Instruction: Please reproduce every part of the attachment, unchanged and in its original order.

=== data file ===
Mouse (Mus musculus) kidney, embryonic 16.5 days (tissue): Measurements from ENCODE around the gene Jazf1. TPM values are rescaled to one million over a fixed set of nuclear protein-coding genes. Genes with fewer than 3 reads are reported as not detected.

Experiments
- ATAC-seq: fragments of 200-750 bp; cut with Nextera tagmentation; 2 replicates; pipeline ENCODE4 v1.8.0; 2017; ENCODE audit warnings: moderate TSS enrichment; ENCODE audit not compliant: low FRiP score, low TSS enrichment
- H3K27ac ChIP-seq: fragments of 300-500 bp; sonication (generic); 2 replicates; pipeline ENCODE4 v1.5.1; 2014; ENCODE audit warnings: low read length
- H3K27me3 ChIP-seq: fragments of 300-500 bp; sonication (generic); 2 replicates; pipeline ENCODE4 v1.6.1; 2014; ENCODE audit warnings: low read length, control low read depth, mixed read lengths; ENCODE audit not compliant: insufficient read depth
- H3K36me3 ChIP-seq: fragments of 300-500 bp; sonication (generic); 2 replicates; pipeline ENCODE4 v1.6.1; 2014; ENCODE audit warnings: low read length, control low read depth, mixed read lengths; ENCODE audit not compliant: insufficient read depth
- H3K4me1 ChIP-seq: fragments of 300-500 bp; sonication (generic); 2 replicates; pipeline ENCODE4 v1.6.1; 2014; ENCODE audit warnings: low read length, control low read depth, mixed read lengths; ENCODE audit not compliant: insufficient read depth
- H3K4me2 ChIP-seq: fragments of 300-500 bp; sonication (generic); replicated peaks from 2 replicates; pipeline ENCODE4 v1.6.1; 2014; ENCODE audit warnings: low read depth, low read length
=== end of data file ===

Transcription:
Mouse (Mus musculus) kidney, embryonic 16.5 days (tissue): Measurements from ENCODE around the gene Jazf1. TPM values are rescaled to one million over a fixed set of nuclear protein-coding genes. Genes with fewer than 3 reads are reported as not detected.

Experiments
- ATAC-seq: fragments of 200-750 bp; cut with Nextera tagmentation; 2 replicates; pipeline ENCODE4 v1.8.0; 2017; ENCODE audit warnings: moderate TSS enrichment; ENCODE audit not compliant: low FRiP score, low TSS enrichment
- H3K27ac ChIP-seq: fragments of 300-500 bp; sonication (generic); 2 replicates; pipeline ENCODE4 v1.5.1; 2014; ENCODE audit warnings: low read length
- H3K27me3 ChIP-seq: fragments of 300-500 bp; sonication (generic); 2 replicates; pipeline ENCODE4 v1.6.1; 2014; ENCODE audit warnings: low read length, control low read depth, mixed read lengths; ENCODE audit not compliant: insufficient read depth
- H3K36me3 ChIP-seq: fragments of 300-500 bp; sonication (generic); 2 replicates; pipeline ENCODE4 v1.6.1; 2014; ENCODE audit warnings: low read length, control low read depth, mixed read lengths; ENCODE audit not compliant: insufficient read depth
- H3K4me1 ChIP-seq: fragments of 300-500 bp; sonication (generic); 2 replicates; pipeline ENCODE4 v1.6.1; 2014; ENCODE audit warnings: low read length, control low read depth, mixed read lengths; ENCODE audit not compliant: insufficient read depth
- H3K4me2 ChIP-seq: fragments of 300-500 bp; sonication (generic); replicated peaks from 2 replicates; pipeline ENCODE4 v1.6.1; 2014; ENCODE audit warnings: low read depth, low read length